Accidents at the pool can happen at any time and to anyone. A number of injuries can
result from the use of swimming pools and similar recreational water environments.
The types of swimming pool accidents according to a swimming pool expert
include drowning and non-fatal or near-drowning, major impact injuries, slip,
trip and fall injuries as well as disembowelment. The major impact injuries
often affect the spine, brain and head areas.
Of all these accidents drowning or near-drowning is by far the most common.
Drowning is a major cause of death on its own accord. In the United States
alone, more than 7,000 drowning deaths are recorded nationally every year.
Also, more than 80 % of these drowning deaths occur in residential swimming
Near-drowning accidents are also very common especially among children. Over 5,000 children
below the age of 14 are hospitalized each year for near-drowning events. It is
therefore very important for all parents, caregivers and poolside supervisor to
know how exactly to respond in case of any swimming pool accident.
Near-drowning and Drowning
A victim can still be saved if they are actively drowning. Drowning victims will often
bob in a vertical motion in the water and will be unable to call out for help.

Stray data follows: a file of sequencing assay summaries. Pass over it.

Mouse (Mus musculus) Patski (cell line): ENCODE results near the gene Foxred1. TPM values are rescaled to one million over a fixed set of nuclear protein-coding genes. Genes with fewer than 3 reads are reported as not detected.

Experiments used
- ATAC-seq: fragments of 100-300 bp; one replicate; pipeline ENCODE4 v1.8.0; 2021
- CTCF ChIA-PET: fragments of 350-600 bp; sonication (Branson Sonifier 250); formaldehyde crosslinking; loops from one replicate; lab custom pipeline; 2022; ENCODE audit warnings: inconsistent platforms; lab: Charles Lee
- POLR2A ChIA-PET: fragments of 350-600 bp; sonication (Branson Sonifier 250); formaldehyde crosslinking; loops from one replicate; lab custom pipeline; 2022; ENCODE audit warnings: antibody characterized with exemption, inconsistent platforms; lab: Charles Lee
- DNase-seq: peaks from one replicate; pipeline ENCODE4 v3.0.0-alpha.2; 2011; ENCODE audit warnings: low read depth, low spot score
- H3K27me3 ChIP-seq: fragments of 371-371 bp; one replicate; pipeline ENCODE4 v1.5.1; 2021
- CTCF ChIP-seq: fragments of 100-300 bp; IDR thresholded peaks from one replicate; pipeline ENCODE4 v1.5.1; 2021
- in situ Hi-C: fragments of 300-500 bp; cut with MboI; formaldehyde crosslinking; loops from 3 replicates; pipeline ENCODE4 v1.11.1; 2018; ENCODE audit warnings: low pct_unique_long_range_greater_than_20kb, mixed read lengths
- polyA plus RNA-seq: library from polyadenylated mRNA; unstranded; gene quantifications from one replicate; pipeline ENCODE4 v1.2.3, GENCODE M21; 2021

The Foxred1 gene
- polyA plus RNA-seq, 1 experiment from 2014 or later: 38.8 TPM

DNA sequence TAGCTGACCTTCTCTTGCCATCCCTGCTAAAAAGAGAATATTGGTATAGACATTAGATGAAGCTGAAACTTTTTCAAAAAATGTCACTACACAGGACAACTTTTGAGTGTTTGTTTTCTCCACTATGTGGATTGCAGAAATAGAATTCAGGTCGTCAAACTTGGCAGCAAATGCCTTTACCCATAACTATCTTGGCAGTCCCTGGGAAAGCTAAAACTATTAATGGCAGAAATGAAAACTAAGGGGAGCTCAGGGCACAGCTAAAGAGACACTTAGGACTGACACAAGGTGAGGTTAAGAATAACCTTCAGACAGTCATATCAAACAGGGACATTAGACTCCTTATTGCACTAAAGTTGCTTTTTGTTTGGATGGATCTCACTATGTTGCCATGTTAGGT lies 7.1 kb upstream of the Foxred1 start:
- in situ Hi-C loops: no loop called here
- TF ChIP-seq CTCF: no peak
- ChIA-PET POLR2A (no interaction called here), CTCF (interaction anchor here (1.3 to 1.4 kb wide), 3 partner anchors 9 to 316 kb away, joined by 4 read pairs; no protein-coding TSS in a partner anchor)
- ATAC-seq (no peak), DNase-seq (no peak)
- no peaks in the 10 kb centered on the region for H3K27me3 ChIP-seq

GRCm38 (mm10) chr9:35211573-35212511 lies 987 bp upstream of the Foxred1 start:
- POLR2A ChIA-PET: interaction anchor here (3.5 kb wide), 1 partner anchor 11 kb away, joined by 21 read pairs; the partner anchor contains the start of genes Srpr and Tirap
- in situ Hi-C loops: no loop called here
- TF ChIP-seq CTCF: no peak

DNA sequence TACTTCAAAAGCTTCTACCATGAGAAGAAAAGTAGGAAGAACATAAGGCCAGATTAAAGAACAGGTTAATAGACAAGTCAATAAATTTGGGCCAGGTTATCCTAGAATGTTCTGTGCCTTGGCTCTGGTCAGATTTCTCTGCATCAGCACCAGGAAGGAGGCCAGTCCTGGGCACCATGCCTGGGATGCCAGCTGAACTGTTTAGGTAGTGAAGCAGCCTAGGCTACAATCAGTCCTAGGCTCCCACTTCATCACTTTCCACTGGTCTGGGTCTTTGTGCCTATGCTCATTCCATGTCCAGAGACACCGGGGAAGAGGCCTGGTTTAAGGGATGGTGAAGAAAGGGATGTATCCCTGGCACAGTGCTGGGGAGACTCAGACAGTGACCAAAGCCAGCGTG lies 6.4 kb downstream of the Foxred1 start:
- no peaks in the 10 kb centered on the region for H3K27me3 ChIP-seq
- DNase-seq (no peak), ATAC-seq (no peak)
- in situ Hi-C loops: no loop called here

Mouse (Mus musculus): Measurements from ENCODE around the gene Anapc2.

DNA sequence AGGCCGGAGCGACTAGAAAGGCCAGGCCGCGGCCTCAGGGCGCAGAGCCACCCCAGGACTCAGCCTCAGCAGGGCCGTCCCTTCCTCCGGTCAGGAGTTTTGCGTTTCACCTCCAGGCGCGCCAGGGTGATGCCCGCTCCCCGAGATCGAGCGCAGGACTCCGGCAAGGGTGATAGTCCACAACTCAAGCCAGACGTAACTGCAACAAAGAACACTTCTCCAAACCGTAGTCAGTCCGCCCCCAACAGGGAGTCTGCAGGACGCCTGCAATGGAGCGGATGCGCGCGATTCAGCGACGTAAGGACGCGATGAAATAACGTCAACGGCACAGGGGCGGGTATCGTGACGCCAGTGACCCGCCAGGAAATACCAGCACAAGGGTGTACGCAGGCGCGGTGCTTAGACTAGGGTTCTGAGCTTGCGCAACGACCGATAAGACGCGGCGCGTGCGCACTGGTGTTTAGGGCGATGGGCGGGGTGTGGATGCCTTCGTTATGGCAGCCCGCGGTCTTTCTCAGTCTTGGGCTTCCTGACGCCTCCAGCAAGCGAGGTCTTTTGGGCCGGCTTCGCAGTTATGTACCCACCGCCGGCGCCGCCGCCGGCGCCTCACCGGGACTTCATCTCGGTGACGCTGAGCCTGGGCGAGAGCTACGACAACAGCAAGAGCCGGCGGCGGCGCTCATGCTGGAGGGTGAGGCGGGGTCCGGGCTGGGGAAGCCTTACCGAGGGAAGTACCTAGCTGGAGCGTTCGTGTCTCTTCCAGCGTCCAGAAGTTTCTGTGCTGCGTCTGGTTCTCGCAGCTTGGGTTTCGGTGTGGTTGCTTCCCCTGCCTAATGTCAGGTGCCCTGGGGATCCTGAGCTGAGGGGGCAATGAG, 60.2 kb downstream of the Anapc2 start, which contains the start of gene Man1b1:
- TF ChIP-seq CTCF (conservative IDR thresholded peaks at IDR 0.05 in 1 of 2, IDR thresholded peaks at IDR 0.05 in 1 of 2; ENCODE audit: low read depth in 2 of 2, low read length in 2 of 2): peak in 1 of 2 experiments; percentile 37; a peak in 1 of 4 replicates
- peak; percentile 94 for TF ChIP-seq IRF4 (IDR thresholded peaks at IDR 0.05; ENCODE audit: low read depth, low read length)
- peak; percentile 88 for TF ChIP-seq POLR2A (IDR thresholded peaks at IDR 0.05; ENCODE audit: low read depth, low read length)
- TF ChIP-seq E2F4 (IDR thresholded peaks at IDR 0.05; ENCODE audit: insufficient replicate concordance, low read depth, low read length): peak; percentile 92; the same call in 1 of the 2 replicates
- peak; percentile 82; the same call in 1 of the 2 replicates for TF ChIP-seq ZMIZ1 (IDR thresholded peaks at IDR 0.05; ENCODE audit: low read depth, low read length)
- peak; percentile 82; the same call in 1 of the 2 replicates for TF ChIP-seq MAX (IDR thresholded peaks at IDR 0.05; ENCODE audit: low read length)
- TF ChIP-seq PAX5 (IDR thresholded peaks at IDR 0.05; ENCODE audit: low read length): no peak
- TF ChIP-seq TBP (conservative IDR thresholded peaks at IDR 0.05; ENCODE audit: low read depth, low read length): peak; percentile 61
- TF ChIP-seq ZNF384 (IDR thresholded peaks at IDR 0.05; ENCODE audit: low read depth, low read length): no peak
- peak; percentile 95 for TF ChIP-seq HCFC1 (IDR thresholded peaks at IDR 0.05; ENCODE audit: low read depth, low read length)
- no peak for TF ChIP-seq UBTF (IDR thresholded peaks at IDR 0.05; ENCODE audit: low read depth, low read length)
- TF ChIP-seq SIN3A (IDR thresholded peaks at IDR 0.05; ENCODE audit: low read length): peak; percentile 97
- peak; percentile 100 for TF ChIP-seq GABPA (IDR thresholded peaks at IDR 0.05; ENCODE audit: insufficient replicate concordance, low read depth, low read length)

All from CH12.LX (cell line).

It is important to note that drowning only takes a few minutes so every second
counts. If there is no lifeguard around the pool area, the caregiver will have
to rescue the victim.
Knowing how to spot a drowning person is very important. Most people erroneously focus
on sounds or calls for help. Actively drowning victims will be silent and will
have their mouths just above the water surface. They will often not be moving
in any direction.
The rescue procedure
The first thing caregivers should do is ask any adults present to call for help
before jumping into the water. The person conducting the rescue has to exhibit
calmness and composure throughout the operation.
People who are drowning are known to cling on to their rescuers and endangering both
their lives. Diving in after the victim is only recommended if the victim is
completely underwater or is a young child. Alternatively, a floatation device
or a long pole can be used to avoid endangering the life of another person.
Once the victim is out of the water, they must be examined for any signs of
breathing. This is done by placing one’s ear next to the victim’s mouth or
nose. The victim’s pulse should also be checked for about 10 seconds. If there
is not pulse, cardiopulmonary resuscitation (CPR) has to be performed
In commercial pools, someone who is trained in CPR and first aid is required to be
present at all times. If not, the caregiver can perform CPR by administering 30
chest compressions about 2 inches down at a rate of 100 compressions per minute
while constantly checking for breathing.
All attempts should be made to keep the victim alive until medical help arrives. In
the event that the victim dies, the police will be contacted immediately.
Following any pool accident, the entire area is closed off and all users have
to exit the pool.
For all pools, a plan of action for emergencies should be available and always practiced.
The plan often involves coordination with the local emergency response team
first at the site, procedures for evacuation and contacting the authorities in
case of any accidents and the cleaning up process in case bleeding is involved.